Outgoing BHP-Billiton chairman Don Argus must have a very effective spin operation. Despite stuffing up much of what he touched whilst getting lucky with China at BHP, he somehow still manages to get a dream run from the nation’s business commentators.
News Ltd’s Terry McCrann described Argus on Wednesday as having “one of the most illustrious careers we have seen in our corporate history. One that ran from teenage bank teller in outback Queensland…to heading Australia’s biggest company. Indeed, he played the key role in making it one of the biggest in the entire world.”
Business Spectator’s Stephen Bartholmeusz said that “Argus will go down as one of the great chairmen in BHP’s history, presiding over its passage from the big but mistake-prone BHP to a company of global scale and importance”.
A slightly more jaundiced view was expressed by your correspondent in this letter to The AFR yesterday, pointing out Don’s various problems at Brambles and Southcorp and even the legacy bombs he left behind at NAB.
Even the BHP record is questionable considering this 2006 column by Bartho’s colleague Alan Kohler when he described the merger with Billiton as “an act of terrorism”. How can someone who blew up tens of billions then be hailed as a hero?
The Melbourne Club of long-serving commentators aren’t totally united on the Argus front, as another one emailed yesterday with this observation:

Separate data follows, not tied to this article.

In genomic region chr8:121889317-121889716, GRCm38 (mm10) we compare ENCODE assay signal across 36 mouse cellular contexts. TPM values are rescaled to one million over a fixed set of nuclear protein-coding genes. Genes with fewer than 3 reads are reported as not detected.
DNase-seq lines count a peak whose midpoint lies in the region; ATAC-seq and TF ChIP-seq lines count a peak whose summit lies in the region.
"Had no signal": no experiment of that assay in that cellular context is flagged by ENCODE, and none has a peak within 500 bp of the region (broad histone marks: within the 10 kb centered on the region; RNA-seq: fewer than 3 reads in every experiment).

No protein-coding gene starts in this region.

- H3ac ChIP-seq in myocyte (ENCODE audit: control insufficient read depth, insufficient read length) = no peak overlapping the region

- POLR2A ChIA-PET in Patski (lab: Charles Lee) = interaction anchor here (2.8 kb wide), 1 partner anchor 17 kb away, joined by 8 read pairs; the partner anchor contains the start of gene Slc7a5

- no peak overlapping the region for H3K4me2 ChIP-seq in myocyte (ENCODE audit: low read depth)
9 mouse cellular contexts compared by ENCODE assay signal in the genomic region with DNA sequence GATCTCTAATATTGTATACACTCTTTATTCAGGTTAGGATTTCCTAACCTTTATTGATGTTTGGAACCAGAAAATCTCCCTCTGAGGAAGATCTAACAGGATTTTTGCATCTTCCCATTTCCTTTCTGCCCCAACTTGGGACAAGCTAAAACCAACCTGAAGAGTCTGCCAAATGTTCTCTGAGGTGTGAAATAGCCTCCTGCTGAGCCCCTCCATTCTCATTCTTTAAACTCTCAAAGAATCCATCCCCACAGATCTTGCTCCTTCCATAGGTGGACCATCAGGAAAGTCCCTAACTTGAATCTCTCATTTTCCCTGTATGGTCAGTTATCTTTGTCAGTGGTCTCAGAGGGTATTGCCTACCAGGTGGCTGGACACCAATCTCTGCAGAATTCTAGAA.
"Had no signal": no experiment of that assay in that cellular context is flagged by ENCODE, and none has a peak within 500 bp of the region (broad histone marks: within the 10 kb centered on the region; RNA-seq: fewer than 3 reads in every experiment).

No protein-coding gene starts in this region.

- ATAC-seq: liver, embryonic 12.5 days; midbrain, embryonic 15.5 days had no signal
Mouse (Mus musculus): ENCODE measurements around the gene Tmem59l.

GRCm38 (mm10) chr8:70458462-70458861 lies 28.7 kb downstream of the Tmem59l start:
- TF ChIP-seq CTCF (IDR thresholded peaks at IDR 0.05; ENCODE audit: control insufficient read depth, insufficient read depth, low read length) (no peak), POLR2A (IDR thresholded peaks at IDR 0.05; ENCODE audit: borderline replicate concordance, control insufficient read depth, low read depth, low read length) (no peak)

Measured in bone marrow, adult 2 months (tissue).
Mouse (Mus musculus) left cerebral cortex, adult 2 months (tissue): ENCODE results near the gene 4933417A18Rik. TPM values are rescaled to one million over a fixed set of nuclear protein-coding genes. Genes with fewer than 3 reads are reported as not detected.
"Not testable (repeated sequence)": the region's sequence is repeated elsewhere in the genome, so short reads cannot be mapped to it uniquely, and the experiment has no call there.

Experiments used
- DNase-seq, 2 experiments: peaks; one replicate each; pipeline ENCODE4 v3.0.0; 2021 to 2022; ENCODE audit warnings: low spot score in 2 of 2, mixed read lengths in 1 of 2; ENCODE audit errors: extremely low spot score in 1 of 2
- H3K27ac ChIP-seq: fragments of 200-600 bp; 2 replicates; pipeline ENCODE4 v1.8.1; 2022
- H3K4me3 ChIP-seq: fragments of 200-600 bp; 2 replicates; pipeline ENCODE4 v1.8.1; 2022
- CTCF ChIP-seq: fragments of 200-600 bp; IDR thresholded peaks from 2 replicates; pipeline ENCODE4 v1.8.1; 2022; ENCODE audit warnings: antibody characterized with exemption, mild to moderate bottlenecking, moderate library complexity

I couldn’t agree with your AFR letter on Argus more. I have long suspected that the reason he gets such a good press is that he rings up senior reporters and cosies up to them. He is the king of outrageous remuneration payments and as far as BHP is concerned, he got lucky with the China boom.
Argus certainly used to talk to Terry McCrann back when I was Herald Sun business editor in the mid-1990s. And The Australian’s Matthew Stevens has been partnered with a BHP-Billiton spindoctor during part of the Argus chairmanship.
Another example of unusual contact was the polite interview Robert Gottliebsen did with Argus and BHP CEO Marius Kloppers for a DVD that was sent to all shareholders with the annual report last September right at the peak of the Rio Tinto takeover battle.
That deal, of course, would have been another Argus debacle if it had proceeded.
Even the operational performance at BHP hasn’t been too flash. More than $4 billion has been written off in the disastrous nickel division. And how about the embarrassment of spending $2.5 billion last year buying back the New Saraji coal deposit in Queensland after the Big Australian had previously given it away?
Similarly, BHP’s decision in June 2001 to sell down its Bowen Basin central Queensland coal mines into a 50-50 joint venture with Mitsubishi was another decision that has cost shareholders billions.
If Don Argus really is the best director that Melbourne has ever produced, it is a complete indictment of Melbourne’s inbred system of board succession planning.